The Aero Wars: It was a period in stock car racing when Chrysler pulled out all the stops to "win on Sunday." Aero warriors came about because of the competition between Chrysler and Ford at tracks across the nation. When it came to engines, the Hemi was going to be a dominant force, (and we know what happened next). the factory and car owners had already employed just about every idea they could think of to gain the most horsepower from them. So they began to explore alternative methods of getting speed out of their automobiles. Aerodynamics became the next frontier to be challenged.
The factory's focus on aerodynamics can be seen in production cars like the Daytona or this Superbird owned by William Graul of Sinking Springs, Pennsylvania. Sure, the Superbird was limited in its number of production, but met the required production figures to be included in NASCAR. In an excerpt from a telegram to Chrysler from the Automobile Competition Committee we read, "Completion of dealer survey by ACCUSFIA covering the Plymouth Superbird indicates that Chrysler/Plymouth has complied with the production requirements established for 1970 stock car racing. The Plymouth Superbird as delivered to dealers is therefore eligible for competition as of this date."
The Superbird began life as a conglomeration of existing Plymouth parts and pieces specific to the Superbird. Actually, the body was from the Road Runner, and the front fenders and hood were confiscated from a '70 Coronet and modified to make the Superbird. The front fender scoops mounted on the fenders were made of injected plastic, and there were two distinct shapes to the scoops-a flat type on the Daytona and a rounded one on the Superbird. Chrysler contends the scoops were needed to gain tire clearance because the nose created enough down force when high-speed cornering that the tire rubbed the fender. According to Chrysler reps, all racing Superbirds had holes cut in the fenders underneath the scoops, while retail sale Superbirds had the scoops but no holes cut in the fenders. The reasoning behind the deletion of the holes in the street version was that Chrysler realized the leniency of the Homologation Rule. When the '69 Daytona was released for NASCAR's inspection, the holes in the street cars were cut the same as its race bred brethren. realizing there was some leniency towards the "exactly like" interpretation in 1970, Chrysler saved time and money by not cutting holes in the Superbird fenders. When it came to the rear window, a more rounded style was needed around the rear of the roofline. For this, a rear plug was fabricated, creating a smaller window opening; hence the rear window was scaled down. Since the Road Runner body needed a plug installed to resize the backlite, all Superbirds came with vinyl roofs.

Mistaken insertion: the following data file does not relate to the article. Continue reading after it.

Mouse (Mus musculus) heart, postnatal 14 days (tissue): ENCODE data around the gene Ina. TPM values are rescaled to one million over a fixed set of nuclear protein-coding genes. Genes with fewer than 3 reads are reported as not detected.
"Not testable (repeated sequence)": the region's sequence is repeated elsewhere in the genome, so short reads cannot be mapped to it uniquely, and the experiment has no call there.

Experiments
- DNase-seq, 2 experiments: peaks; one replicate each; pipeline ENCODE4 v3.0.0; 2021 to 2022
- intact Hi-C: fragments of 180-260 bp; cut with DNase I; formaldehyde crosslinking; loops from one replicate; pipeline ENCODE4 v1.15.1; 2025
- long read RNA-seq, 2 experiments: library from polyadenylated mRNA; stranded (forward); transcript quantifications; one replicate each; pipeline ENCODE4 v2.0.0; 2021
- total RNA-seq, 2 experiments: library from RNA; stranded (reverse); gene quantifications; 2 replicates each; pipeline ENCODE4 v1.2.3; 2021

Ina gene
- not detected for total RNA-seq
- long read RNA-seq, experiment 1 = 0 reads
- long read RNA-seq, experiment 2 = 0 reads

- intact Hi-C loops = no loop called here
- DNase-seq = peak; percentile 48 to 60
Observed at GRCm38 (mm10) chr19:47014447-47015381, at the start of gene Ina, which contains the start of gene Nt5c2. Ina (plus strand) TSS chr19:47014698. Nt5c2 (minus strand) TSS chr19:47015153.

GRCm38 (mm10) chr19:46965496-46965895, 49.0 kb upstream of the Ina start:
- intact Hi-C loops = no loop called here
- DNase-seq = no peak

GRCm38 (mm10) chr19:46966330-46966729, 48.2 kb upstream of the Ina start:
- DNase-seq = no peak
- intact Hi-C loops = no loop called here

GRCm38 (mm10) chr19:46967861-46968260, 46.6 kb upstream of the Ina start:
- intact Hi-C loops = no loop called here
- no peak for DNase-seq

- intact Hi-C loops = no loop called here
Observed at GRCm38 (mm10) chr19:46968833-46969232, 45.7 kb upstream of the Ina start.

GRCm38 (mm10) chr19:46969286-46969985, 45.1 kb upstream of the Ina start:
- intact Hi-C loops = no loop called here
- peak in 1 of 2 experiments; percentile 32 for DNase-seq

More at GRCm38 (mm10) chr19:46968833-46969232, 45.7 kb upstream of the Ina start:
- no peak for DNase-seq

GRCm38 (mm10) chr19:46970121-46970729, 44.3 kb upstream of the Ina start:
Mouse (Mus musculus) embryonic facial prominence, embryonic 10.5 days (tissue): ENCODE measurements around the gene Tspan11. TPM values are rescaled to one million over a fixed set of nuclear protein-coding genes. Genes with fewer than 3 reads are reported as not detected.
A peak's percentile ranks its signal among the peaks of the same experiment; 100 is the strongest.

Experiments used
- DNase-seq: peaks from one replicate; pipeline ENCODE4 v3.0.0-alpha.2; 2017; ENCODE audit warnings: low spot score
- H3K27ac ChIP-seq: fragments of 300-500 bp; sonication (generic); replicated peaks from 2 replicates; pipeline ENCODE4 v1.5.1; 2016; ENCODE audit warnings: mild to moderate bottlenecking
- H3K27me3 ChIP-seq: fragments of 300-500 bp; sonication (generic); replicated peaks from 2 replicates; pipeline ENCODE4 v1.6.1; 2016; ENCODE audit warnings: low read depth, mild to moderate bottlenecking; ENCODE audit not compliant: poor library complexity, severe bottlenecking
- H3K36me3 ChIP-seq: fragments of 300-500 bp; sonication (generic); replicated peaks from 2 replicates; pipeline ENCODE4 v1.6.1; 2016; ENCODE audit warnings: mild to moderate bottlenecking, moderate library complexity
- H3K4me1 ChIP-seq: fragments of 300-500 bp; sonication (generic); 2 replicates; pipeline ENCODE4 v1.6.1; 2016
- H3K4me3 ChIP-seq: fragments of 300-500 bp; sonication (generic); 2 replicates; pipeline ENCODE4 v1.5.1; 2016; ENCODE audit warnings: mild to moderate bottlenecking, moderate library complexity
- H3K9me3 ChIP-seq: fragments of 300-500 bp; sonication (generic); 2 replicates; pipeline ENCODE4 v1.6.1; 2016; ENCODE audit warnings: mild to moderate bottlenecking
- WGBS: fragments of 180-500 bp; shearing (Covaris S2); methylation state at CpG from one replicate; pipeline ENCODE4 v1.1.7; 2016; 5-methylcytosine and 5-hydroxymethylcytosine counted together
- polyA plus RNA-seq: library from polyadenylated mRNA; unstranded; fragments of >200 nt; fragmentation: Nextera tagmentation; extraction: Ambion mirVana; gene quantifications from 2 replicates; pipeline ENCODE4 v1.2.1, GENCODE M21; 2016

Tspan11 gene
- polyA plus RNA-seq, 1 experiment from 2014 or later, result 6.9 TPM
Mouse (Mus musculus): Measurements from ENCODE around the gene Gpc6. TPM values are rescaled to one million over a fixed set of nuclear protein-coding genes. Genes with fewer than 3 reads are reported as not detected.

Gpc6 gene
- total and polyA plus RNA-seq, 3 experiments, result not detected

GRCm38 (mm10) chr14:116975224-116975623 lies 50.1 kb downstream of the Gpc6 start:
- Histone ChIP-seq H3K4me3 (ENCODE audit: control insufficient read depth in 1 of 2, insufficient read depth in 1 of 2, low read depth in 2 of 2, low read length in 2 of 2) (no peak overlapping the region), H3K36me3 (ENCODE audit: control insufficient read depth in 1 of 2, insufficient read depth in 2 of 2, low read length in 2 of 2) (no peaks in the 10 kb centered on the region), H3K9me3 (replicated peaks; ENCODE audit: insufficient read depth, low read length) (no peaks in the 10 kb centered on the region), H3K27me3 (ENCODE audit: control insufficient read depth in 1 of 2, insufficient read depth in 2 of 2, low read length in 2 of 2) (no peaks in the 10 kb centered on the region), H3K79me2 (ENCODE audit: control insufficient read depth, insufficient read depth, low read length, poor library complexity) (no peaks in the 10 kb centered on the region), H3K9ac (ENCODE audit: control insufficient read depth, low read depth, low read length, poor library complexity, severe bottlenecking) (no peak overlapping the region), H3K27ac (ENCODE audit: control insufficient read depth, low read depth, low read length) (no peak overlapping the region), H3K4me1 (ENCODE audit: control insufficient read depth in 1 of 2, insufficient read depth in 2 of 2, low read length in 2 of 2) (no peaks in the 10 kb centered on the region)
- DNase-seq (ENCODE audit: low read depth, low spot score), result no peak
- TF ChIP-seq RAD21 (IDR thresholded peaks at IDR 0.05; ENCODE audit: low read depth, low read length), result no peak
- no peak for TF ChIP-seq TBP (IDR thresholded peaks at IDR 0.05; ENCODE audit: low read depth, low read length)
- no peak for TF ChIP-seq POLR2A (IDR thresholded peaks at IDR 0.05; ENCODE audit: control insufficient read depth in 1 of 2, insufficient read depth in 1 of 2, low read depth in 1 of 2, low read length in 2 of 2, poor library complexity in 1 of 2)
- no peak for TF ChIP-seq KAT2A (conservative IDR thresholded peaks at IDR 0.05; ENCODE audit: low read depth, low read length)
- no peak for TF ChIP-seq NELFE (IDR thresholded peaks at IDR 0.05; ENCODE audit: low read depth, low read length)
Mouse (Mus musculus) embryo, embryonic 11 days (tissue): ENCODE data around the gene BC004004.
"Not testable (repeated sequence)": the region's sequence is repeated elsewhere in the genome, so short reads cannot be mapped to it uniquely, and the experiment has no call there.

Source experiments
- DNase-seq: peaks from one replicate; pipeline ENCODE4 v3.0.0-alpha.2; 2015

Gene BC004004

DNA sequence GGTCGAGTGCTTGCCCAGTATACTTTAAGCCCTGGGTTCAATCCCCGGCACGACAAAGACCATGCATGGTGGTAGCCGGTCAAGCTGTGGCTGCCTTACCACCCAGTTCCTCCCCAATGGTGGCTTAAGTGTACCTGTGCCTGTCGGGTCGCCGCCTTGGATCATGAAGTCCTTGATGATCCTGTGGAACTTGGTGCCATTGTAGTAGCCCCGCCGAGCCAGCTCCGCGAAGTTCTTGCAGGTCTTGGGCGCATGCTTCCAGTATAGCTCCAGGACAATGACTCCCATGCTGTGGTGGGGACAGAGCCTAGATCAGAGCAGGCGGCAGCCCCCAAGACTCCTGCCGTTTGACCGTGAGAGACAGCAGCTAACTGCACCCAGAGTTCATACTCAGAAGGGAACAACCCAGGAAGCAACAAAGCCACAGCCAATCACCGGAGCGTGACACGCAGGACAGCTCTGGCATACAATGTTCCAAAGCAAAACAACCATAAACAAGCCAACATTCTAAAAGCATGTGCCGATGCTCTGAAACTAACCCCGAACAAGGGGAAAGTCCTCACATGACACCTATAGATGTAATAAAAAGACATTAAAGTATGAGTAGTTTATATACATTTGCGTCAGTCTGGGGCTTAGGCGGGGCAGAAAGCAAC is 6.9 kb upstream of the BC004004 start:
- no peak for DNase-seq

In addition to the huge wing mounted to the rear of the car, the most noticeable deviation from the Road Runner body was the nose. The nose itself was made of steel, and the vacuum-controlled headlight buckets were made of fiberglass. The aluminum wing on the rear of the car featured a pitch-adjustable crossbeam. the wing and the nose were painted with a lacquer-based paint, while the body was painted with an enamel base paint. Even though it is well known Creative Industries was responsible for the conversions, it is not as well known the painting of the added components was not handled at CI. When the conversions were done, the cars and their parts were shipped back to the Chrysler Training Center to be painted.
The available engines for the Superbird consisted of a U-code, single four-barrel 440, a V-code Six Barrel 440, and the R-code Hemi engine with twin carbs. You could opt for either the A-727 auto or the A833 four-speed manual. The rearend choices featured either the Performance Axle Package (831/44) or the Trak Pak with a Dana 60. Rearend choices were influenced by transmission choice.